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Gerhard Pfeifer: Backing Business in Russia

Published: July 16, 2014 (Issue # 1820)



  • Gerhard Pfeifer remains optimistic about the Russian business climate.
    Photo: Bosch

  • A worker building washing machines in one of Boschs Russian plants.
    Photo: Bosch

Russia andGerman engineering company Bosch have had close ties since tsarist times, says Gerhard Pfeifer, president andCEO ofBosch Groups operations inRussia, Georgia andCIS countries.

He can say that again: the company first arrived inRussia in1904. Though it did not stick around inSoviet times, theengineering andelectronics giant came back toRussia in1993, opening its first factory inthe Saratov region onthe Volga River in1996.

Bosch has maintained asteady presence onthe countrys power tools, automotive components andhousehold appliances markets ever since, andnot fornothing: Boschs growth rate inRussia in2010 and2011 reached up to30 percent.

Growth has since slowed tohover around 10 to20 percent, but still far outstrips thenational average theRussian economy in2014 is struggling toavoid arecession.

I call it back tonormal, the53-year-old Pfeifer says modestly ofhis companys expansion during anexclusive interview with TheSt. Petersburg Times, held atthe companys new boiler plant inthe Volga city ofEngels inthe Saratov region earlier this month.

Theexorbitant growth in2011 was due inlarge part toa 156 million euros ($212 million) paycheck forBoschs work onthe main stage ofMoscows renovated Bolshoi Theater, a12-story-tall piece oftheatrical machinery.

But theatrics aside, Boschs products remain indemand inRussia, andneither aneconomic slowdown nor theruckus over Ukraine andthe threat ofWestern sanctions are slowing down its activity inRussia, Pfeifer said.

Bosch has invested 250 million euros inRussia so far, including inthree plants inSaratov anda joint venture with Siemens inSt. Petersburg making household appliances. Anautomotive components plant inSamara is slated toopen in2015, andall that ontop ofa 120-million-euro headquarters inKhimki, just outside Moscow.

Pfeifer animpeccably polite man with acalm gaze andoccasional flashes ofwry humor had no personal ties toRussia before coming here as Bosch supremo forthe region in2011. He speaks with Russians through aninterpreter, andhis wristwatch shows German time.

But thecompany is doing something right inRussia, andPfeifer sat down with TheSt. Petersburg Times totalk about why thecountrys business climate is not as bad as it may seem.

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ALL ABOUT TOWN

Wednesday, Jan. 28



Feel like becoming a publishing mogul? Stop by the Freedom anti-cafe at 7 Ulitsa Kazanskaya today at 8 p.m. where Simferopol, Crimea-based founder and chief editor of the Holst online magazine will talk about creating an internet magaine, including what stories to cover, how find an audience and build a team, where to find inspiration and how to stand out from the crowd. Admission is the normal price of the anti-café 2 rubles per minute, which includes tea and snacks.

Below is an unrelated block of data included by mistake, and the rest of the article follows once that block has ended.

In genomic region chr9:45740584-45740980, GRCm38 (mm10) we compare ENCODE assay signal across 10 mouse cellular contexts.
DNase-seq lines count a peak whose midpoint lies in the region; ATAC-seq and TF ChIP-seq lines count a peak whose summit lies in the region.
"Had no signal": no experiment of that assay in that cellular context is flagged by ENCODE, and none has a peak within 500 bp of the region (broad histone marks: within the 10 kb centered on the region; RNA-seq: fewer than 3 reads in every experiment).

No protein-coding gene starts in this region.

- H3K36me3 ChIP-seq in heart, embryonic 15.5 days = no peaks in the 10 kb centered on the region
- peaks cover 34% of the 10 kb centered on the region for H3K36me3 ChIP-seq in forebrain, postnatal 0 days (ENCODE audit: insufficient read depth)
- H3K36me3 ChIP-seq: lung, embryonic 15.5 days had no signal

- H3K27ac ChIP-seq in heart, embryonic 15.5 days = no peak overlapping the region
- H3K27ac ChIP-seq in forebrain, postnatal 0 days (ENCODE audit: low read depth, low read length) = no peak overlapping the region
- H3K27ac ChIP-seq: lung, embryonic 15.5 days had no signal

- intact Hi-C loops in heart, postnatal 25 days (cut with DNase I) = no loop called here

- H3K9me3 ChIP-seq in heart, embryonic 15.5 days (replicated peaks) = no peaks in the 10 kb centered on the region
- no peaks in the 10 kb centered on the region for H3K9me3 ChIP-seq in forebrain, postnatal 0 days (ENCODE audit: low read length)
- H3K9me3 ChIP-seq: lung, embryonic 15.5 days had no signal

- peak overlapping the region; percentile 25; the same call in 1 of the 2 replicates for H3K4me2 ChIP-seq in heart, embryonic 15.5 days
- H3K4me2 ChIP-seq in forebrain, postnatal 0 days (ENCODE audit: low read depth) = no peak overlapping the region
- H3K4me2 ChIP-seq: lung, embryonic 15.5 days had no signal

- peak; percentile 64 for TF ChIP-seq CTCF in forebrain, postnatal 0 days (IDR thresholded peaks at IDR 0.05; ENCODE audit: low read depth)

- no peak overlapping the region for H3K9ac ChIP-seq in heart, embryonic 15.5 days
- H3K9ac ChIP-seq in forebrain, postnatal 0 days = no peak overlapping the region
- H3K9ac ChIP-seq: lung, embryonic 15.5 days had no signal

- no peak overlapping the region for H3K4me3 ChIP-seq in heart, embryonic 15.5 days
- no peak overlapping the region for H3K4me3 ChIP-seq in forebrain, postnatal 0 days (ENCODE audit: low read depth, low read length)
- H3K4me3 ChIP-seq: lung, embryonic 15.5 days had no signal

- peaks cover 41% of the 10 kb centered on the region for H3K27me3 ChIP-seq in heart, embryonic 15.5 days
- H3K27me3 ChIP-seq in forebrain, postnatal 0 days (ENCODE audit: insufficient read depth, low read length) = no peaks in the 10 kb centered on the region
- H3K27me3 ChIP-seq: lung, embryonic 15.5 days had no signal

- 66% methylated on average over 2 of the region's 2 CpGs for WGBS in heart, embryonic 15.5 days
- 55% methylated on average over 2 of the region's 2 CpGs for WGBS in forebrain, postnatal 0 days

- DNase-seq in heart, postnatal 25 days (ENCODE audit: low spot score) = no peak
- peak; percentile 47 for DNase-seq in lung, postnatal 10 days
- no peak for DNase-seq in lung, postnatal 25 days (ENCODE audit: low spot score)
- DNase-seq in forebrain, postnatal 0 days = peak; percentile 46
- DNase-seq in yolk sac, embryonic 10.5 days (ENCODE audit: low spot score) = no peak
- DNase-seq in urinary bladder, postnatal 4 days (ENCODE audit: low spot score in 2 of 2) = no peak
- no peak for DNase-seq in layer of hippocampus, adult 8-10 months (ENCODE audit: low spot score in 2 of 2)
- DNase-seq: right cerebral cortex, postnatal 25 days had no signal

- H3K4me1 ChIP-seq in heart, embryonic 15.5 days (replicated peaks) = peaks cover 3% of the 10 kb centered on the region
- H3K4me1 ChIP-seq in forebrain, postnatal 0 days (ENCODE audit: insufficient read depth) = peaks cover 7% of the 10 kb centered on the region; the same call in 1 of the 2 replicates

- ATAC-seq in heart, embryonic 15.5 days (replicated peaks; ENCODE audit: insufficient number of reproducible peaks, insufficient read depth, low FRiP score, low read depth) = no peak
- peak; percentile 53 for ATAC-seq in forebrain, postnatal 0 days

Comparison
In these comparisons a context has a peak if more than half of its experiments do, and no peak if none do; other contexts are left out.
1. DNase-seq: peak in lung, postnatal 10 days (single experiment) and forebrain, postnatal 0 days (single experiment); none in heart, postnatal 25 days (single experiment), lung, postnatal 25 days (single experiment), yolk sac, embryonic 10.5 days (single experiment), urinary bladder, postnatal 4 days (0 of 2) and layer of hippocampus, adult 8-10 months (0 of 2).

Learn everything you always wanted to know about wine, and perhaps a bit more, at the Le Nez du Vin seminar for wine lovers. Held at the WineJet Sommelier School, 100 Bolshoy Prospekt Petrograd Side, at 7:30 p.m., the event will cover wine production, the basics of wine tasting, the concept of terroir and the various countries where wine is produced. Tickets are 750 rubles and include a wine tasting. Register by calling +7 921 744 6264.



Thursday, Jan. 29



Attend a master class on how to deal with complicated business negotiations today at the International Banking Institute, 6 Malaya Sadovaya Ulitsa. Running from 3 to 6 p.m., Vadim Sokolov, an assistant professor at the St. Petersburg State University of Economics, will introduce aspects of managing the negotiation process and increasing its effectiveness. Attendance is free with pre-registration by telephone on 909 3056 or online at www.ibispb.ru



Celebrate what would be writer Anton Chekhov's 155th birthday at the Bokvoed bookshop at 46 Nevsky Prospekt. Starting at 5 p.m., the legendary author will be feted with readings of his stories and short performances based on his plays by various St. Petersburg actors. Chekhov's books will also be offered at a 15% discount during the event.



Friday, Jan. 30



The Lermontov Central Library, 19 Liteyny Prospekt, will screen 'Almost Famous in English with Russian subtitles at 6:30 p.m. Cameron Crowe's Academy Award-winning comedy from 2000 stars Billy Crudup, Kate Hudson, and Patrick Fugit, and tells the story of a budding music journalist at Rolling Stone magazine in the 1970s. Admission is free.



Meet renowned Russian poet, journalist and writer Dmitry Bykov, famous for his biographies of Boris Pasternak, Bulat Okudzhava and Maxim Gorky, and winner of 2006 National Bestseller Award. Bykov will read old and new poems as well as answer questions about his works at the St. Petersburg Philharmonic, Main Hall, at 7 p.m. Tickets start at 1,000 rubles and are available at city ticket offices and the from the Philharmonic website www.philharmonia.spb.ru.



A retrospective of the films of Roman Polanski starts today at Loft-Project Etagi, 74 Ligovsky Prospekt, with a screening of Repulsion at 7 p.m. and Rosemarys Baby at 9:15 p.m. The series runs through Feb. 4 and will include Polanski's eminently creepy The Tenant, the cult comedy The Fearless Vampire Killers and Cul-de-sac among others. Tickets are 150-200 rubles and the complete schedule is available at www.vk.com/artpokaz/



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